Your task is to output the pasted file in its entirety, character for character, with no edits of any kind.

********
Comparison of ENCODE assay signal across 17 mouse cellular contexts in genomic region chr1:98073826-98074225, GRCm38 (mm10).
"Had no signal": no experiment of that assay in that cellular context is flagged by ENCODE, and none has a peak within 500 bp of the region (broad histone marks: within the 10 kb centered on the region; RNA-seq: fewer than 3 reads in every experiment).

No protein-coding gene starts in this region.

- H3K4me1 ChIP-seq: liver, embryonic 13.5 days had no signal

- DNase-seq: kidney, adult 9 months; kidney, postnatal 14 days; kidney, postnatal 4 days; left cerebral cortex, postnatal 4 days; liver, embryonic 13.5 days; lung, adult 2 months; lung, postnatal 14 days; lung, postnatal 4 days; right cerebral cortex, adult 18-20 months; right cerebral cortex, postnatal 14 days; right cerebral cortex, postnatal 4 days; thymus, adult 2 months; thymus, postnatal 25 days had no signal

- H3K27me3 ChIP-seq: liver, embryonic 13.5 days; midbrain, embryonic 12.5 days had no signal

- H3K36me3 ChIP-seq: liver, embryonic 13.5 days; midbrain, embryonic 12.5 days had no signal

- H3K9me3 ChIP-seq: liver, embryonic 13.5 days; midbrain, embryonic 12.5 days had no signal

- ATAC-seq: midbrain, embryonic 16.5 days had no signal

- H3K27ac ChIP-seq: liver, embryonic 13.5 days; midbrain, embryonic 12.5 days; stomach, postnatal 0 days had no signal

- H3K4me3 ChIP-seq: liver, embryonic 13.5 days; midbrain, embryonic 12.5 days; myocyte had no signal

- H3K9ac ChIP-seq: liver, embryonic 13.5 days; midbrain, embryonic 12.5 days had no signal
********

Comparison of ENCODE assay signal across 17 mouse cellular contexts in genomic region chr1:98073826-98074225, GRCm38 (mm10).
"Had no signal": no experiment of that assay in that cellular context is flagged by ENCODE, and none has a peak within 500 bp of the region (broad histone marks: within the 10 kb centered on the region; RNA-seq: fewer than 3 reads in every experiment).

No protein-coding gene starts in this region.

- H3K4me1 ChIP-seq: liver, embryonic 13.5 days had no signal

- DNase-seq: kidney, adult 9 months; kidney, postnatal 14 days; kidney, postnatal 4 days; left cerebral cortex, postnatal 4 days; liver, embryonic 13.5 days; lung, adult 2 months; lung, postnatal 14 days; lung, postnatal 4 days; right cerebral cortex, adult 18-20 months; right cerebral cortex, postnatal 14 days; right cerebral cortex, postnatal 4 days; thymus, adult 2 months; thymus, postnatal 25 days had no signal

- H3K27me3 ChIP-seq: liver, embryonic 13.5 days; midbrain, embryonic 12.5 days had no signal

- H3K36me3 ChIP-seq: liver, embryonic 13.5 days; midbrain, embryonic 12.5 days had no signal

- H3K9me3 ChIP-seq: liver, embryonic 13.5 days; midbrain, embryonic 12.5 days had no signal

- ATAC-seq: midbrain, embryonic 16.5 days had no signal

- H3K27ac ChIP-seq: liver, embryonic 13.5 days; midbrain, embryonic 12.5 days; stomach, postnatal 0 days had no signal

- H3K4me3 ChIP-seq: liver, embryonic 13.5 days; midbrain, embryonic 12.5 days; myocyte had no signal

- H3K9ac ChIP-seq: liver, embryonic 13.5 days; midbrain, embryonic 12.5 days had no signal